Of the four answers, B (a numerical rating that expresses how likely you are to repay your debts) is correct because the definition of credit score is a mass of numbers intended to measure a person’s financial trustworthiness.


The best way to do so is by showing how often someone repays the money they owe, which may then be used by credit agencies to make a decision. Their conclusion is based in part on a person’s employment, the money that they currently owe, how long they have been loaning money for, and how often they pay off their bills. Then, these numeric components are transformed into a credit score, which may be bad, good, or perfect, based on person’s financial habits.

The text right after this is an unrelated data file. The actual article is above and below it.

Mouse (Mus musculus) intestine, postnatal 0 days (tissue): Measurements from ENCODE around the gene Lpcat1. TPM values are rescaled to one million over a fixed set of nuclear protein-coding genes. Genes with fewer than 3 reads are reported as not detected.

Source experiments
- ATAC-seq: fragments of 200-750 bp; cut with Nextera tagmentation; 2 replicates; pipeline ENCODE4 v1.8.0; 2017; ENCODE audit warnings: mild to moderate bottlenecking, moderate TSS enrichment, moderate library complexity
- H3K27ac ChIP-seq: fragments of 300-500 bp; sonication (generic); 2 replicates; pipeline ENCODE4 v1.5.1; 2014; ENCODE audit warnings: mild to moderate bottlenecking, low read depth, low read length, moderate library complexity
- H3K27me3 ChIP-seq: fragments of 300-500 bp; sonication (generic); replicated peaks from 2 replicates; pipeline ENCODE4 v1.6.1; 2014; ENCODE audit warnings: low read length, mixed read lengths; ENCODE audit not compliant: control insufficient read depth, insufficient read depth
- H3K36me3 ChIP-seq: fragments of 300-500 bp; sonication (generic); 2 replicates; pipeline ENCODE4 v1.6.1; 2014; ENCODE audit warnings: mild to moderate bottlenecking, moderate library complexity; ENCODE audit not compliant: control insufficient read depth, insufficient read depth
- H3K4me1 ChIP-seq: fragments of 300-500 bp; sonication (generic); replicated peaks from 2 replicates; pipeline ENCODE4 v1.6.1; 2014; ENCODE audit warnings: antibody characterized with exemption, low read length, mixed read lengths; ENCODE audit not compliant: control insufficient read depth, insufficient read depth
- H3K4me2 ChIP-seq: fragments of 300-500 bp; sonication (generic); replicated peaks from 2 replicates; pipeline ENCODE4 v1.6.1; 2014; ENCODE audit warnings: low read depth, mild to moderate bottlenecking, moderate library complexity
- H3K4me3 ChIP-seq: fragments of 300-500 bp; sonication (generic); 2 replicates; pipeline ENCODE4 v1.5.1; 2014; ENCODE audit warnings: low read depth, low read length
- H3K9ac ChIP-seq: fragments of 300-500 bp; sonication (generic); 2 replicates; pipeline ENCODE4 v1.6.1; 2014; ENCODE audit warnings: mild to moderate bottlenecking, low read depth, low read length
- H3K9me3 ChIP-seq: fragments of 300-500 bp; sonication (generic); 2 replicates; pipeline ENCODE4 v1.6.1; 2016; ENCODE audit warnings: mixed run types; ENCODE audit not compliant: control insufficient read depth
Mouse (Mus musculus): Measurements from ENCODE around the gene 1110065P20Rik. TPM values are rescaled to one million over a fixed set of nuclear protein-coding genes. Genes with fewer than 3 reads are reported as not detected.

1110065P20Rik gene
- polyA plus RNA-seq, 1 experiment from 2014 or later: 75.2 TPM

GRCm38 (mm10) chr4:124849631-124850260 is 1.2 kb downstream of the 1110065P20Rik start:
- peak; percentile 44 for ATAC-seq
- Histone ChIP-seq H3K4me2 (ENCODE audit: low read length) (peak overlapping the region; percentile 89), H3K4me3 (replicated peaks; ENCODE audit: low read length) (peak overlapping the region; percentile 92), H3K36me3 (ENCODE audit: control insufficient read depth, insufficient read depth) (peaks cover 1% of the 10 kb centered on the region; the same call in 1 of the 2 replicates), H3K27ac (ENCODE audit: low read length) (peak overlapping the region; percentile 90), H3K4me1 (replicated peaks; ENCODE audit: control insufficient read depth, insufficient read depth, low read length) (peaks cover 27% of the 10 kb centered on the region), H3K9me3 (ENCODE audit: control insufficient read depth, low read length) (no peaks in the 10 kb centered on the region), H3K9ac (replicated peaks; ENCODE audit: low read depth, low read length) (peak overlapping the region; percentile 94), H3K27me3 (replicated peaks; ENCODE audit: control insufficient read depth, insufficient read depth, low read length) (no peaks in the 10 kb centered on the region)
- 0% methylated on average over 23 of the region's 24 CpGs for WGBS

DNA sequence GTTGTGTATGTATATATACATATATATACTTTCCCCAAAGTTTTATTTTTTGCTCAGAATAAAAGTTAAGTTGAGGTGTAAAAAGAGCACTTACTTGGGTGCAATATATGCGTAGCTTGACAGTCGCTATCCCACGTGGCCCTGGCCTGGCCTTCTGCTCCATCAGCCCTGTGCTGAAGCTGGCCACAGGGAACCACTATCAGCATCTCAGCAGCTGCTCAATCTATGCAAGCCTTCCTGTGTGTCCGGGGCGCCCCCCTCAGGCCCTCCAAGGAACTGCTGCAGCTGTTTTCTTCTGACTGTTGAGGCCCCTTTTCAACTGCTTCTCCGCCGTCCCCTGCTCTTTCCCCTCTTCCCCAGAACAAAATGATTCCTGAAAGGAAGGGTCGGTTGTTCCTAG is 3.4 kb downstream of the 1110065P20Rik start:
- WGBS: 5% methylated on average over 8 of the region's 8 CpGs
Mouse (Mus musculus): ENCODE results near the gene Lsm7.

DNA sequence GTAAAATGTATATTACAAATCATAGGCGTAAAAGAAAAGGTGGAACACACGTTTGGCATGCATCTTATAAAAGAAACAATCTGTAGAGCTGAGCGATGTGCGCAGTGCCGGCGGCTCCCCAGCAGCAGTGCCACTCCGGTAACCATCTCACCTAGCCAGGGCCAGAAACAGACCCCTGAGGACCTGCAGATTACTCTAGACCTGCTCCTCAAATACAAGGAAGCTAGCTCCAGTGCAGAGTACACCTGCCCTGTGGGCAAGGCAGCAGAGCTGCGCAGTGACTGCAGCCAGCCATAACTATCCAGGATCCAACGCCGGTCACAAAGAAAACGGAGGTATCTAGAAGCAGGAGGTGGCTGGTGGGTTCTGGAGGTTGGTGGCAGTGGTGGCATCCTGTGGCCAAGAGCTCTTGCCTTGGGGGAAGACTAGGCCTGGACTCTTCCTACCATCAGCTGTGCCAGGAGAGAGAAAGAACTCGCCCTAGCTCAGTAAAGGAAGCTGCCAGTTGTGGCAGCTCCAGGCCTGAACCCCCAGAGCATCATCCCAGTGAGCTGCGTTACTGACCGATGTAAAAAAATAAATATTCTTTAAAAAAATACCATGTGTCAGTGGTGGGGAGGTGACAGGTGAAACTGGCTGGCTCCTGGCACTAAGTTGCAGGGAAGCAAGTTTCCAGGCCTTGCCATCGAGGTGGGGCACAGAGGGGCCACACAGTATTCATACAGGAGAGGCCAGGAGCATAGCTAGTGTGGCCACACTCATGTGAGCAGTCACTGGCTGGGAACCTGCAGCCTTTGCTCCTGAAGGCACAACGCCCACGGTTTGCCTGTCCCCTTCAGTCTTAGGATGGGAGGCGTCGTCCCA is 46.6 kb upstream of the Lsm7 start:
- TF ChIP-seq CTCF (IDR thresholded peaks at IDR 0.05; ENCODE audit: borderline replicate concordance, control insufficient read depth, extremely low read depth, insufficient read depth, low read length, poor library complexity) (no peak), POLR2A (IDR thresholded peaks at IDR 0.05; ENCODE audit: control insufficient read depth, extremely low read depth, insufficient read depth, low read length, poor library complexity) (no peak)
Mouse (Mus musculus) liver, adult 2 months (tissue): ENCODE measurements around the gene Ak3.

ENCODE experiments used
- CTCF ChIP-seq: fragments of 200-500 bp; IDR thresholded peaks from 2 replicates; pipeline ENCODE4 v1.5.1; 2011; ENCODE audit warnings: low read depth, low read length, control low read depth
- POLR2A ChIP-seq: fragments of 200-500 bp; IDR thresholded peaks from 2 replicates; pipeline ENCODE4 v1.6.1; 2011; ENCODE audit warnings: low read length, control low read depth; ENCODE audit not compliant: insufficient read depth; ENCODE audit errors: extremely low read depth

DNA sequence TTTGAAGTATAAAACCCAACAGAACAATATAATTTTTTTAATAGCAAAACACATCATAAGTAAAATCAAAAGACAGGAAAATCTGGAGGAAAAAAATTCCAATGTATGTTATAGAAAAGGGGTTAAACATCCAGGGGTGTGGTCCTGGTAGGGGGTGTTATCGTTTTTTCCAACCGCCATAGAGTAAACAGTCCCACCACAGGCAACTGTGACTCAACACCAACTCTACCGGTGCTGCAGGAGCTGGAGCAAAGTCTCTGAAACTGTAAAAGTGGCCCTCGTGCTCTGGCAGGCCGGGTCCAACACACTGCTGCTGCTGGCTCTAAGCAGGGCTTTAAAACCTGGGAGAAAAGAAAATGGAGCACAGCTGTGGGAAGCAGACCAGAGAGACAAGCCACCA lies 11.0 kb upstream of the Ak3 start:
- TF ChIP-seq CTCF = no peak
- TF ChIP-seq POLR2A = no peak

Alone, money in a bank account (answer C) or yearly income (answer D) are not demonstrative of reliability, just like the number of credit cards (answer A) does not show actual spending tendencies.

Components of a Credit Score chart.
Components of a Credit Score (Source: https://www.saveandinvest.org)